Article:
Can Osteoporosis Be Reversed?


Can Osteoporosis Be Reversed?

Is It Possible to Reverse Osteoporosis?

Osteoporosis can be a scary disease to have. As a generally “silent” disease, you may not know you have it until you are screened for it — or worse, until you break a bone.

Once you find out you have it and begin treatment you may wonder, “Can osteoporosis be reversed?”

Unfortunately, osteoporosis cannot be reversed. However, there are ways you can slow down bone degeneration and prevent falls and fractures.

Fracture Prevention

The National Institutes of Health notes that osteoporosis causes 1.5 million (MILLION!) fractures yearly. 300,000 will break their hip and half of those people will never walk again. Twenty percent of those people with a hip fracture will die within a year related to complications.

For someone who is elderly, a fracture can mean not only pain, but also an end to their quality of life. For this reason, preventing fractures is vital.

So the big question is — how do we prevent fractures from occurring in the first place?

Proper Exercise

Exercise is key! Often people who have osteoporosis worry that exercise will increase their risk of fractures due to falls. True — falling during exercise can cause a fracture. However, exercise builds the strength of the bones.

Shreyasee Amin, MD, a rheumatologist at Mayo Clinic in Rochester, Minnesota states, “Keeping physically active helps your reflexes stay sharp and your muscles stay strong. That can help with coordination and lower your risk of falling.”

So, what kind of exercise should you do?

A good rule of thumb is to find an exercise you enjoy and will stick with. After all, if your physician tells you to begin tai chi and you hate it, you’re unlikely to continue the practice.

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Experiment with various types of exercises. Generally recommended is a combination of weight-bearing exercises, resistance exercises and flexibility and balance exercises. High-impact exercises such as tennis and jogging should be avoided.

Know Your Risks

Fracture prevention not only includes building your bones by becoming stronger, but also being aware of factors in your life that may increase your risk of falling, such as certain medications that are known to cause dizziness.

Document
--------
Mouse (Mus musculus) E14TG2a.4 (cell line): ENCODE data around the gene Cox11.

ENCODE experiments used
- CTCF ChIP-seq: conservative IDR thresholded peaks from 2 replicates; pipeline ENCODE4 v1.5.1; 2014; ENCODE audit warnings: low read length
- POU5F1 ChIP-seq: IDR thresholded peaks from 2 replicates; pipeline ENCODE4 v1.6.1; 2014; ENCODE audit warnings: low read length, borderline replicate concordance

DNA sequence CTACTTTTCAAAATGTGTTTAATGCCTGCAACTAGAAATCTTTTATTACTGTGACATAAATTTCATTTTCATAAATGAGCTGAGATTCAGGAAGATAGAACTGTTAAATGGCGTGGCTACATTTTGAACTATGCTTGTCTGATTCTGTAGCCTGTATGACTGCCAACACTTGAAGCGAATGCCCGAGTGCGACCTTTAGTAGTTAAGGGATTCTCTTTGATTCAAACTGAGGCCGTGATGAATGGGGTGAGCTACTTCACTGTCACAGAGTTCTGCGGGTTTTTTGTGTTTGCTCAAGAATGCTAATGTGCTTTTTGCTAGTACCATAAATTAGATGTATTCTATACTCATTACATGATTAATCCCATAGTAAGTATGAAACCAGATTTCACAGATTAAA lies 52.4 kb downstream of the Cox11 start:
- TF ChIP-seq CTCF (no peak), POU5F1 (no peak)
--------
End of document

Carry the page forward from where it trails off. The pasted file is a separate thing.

These medications include, but are not limited to:

  • Certain psychiatric medications
  • Anticonvulsants, which are used to treat epilepsy
  • Sedatives
  • Sleeping pills
  • Opioids
  • Medications for heart conditions and hypertension

Medications to Treat Osteoporosis

There are a variety of medications used to treat osteoporosis. As previously stated, these medications are not used to reverse or cure osteoporosis. Rather, they may slow the progression of osteoporosis.

There are several different drug classes that may be used. There are two groups: antiresorptives and anabolics.

Bisphosphonates

Bisphosphonates are a class of drugs in the antiresorptives group. They work by slowing down bone breakdown. There are several options available:

  • Alendronate. This medication is taken orally and can be taken by both men and women.
  • Ibandronate. This medication can be taken orally or intravenously. It is specific to women and helps lower the risk of spinal fracture.
  • Risedronate. This medication is taken orally and can be taken by both men and women.
  • Zoledronic acid. This medication is taken intravenously only. It is also specific to women.

Calcitonin is naturally produced by the thyroid. However, it can also be given intravenously or as a nasal spray and will increase bone mass. It is limited to women who are at least five years post-menopause and who have severe osteoporosis.

Estrogen can be given to post-menopausal women. It is given in this age group because after menopause, a lack of estrogen causes a weakening of bones.

However, this treatment should also be used with caution — research shows estrogen therapy may increase the risk of other conditions, such as breast cancer, strokes, blood clots, and heart attacks.

Estrogen agonists/antagonists work in a similar fashion but without many of the dangerous side effects. They do have bothersome side effects, such as blood clots and hot flashes. Raloxifene is the only FDA-approved therapy for osteoporosis.

Biologics

There is currently one biologic that is used to treat osteoporosis, called Denosumab. This biologic medication works by breaking down the RANKL protein, meaning that the bone cannot be broken down as quickly.

Denosumab is given as an injection every six months. It is only indicated in women who are post-menopausal.

Anabolics

The above listed medications are all in the antiresorptive category of medications. The anabolic group is limited to one FDA-approved medication — Teriparatide.

It is a synthetic form of parathyroid hormone and works by promoting rapid bone formation. It is indicated in both men and women. It can only be given for a span of two years because it is linked to bone cancer if given for a longer period of time.

Resources

Endocrine Web (Osteoporosis Drugs and Medications)

WebMD (Fracture Prevention: 6 Tips to Fight Fractures, Slips and Falls)

Up next:
Marlene – Increase Bone Mass

Increase Your Bone Mass

Increase Bone Mass: Ask your doctor to order a bone mineral density test if you have any of the uncontrollable osteoporosis risk factors listed here.
by Marlene Wallace on June 2, 2014
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